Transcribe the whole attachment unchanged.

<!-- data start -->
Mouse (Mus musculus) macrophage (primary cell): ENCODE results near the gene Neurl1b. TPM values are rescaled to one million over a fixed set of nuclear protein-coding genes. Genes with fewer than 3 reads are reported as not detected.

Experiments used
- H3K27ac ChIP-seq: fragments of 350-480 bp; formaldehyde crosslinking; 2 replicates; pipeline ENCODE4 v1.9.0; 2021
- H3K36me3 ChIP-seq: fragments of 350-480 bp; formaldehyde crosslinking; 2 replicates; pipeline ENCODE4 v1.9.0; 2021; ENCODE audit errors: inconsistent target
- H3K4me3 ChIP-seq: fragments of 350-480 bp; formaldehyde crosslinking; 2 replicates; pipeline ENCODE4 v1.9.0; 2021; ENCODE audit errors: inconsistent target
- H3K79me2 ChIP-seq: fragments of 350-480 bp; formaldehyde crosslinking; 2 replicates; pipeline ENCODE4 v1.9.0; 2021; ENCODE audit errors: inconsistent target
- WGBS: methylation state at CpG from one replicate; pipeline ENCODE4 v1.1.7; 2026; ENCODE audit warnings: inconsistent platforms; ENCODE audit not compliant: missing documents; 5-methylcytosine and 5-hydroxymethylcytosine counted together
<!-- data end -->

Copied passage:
Mouse (Mus musculus) macrophage (primary cell): ENCODE results near the gene Neurl1b. TPM values are rescaled to one million over a fixed set of nuclear protein-coding genes. Genes with fewer than 3 reads are reported as not detected.

Experiments used
- H3K27ac ChIP-seq: fragments of 350-480 bp; formaldehyde crosslinking; 2 replicates; pipeline ENCODE4 v1.9.0; 2021
- H3K36me3 ChIP-seq: fragments of 350-480 bp; formaldehyde crosslinking; 2 replicates; pipeline ENCODE4 v1.9.0; 2021; ENCODE audit errors: inconsistent target
- H3K4me3 ChIP-seq: fragments of 350-480 bp; formaldehyde crosslinking; 2 replicates; pipeline ENCODE4 v1.9.0; 2021; ENCODE audit errors: inconsistent target
- H3K79me2 ChIP-seq: fragments of 350-480 bp; formaldehyde crosslinking; 2 replicates; pipeline ENCODE4 v1.9.0; 2021; ENCODE audit errors: inconsistent target
- WGBS: methylation state at CpG from one replicate; pipeline ENCODE4 v1.1.7; 2026; ENCODE audit warnings: inconsistent platforms; ENCODE audit not compliant: missing documents; 5-methylcytosine and 5-hydroxymethylcytosine counted together